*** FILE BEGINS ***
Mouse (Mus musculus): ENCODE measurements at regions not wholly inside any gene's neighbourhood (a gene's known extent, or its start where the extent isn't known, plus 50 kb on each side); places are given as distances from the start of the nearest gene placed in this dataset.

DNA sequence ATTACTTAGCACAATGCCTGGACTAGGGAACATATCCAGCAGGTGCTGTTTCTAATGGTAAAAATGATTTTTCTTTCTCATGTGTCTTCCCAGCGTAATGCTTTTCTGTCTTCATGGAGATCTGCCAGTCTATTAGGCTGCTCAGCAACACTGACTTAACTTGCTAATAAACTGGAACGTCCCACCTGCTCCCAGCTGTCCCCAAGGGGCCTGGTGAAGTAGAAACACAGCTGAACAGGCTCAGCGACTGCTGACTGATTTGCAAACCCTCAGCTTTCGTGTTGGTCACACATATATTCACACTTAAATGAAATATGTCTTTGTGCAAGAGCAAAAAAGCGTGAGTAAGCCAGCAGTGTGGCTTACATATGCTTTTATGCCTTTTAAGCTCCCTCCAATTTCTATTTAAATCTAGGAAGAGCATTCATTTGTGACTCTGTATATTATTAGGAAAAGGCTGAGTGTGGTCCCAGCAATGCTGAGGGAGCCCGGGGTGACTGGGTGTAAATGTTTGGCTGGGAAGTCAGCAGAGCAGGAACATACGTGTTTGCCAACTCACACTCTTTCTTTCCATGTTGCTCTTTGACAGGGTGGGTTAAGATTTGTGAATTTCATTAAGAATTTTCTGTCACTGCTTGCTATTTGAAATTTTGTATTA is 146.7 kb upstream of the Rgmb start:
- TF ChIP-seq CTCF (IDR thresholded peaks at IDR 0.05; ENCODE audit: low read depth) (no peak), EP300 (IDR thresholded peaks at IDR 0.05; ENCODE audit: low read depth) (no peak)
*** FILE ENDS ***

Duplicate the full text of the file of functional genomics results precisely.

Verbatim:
Mouse (Mus musculus): ENCODE measurements at regions not wholly inside any gene's neighbourhood (a gene's known extent, or its start where the extent isn't known, plus 50 kb on each side); places are given as distances from the start of the nearest gene placed in this dataset.

DNA sequence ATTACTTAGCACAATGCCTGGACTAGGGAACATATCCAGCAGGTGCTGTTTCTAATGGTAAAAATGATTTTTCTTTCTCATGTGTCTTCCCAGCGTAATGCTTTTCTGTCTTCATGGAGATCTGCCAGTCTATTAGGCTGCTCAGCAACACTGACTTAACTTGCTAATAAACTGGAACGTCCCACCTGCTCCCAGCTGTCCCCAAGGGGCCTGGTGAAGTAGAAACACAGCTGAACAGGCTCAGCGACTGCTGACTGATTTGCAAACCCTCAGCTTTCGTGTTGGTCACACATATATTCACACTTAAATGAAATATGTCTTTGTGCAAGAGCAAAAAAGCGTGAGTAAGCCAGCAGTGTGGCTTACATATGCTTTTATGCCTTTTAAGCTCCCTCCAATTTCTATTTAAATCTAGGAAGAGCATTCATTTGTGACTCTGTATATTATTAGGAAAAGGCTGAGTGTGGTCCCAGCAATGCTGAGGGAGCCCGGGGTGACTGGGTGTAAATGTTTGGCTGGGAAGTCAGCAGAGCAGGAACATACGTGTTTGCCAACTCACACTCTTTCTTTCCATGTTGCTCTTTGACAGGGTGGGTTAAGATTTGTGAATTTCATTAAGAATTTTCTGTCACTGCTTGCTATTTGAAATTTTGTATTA is 146.7 kb upstream of the Rgmb start:
- TF ChIP-seq CTCF (IDR thresholded peaks at IDR 0.05; ENCODE audit: low read depth) (no peak), EP300 (IDR thresholded peaks at IDR 0.05; ENCODE audit: low read depth) (no peak)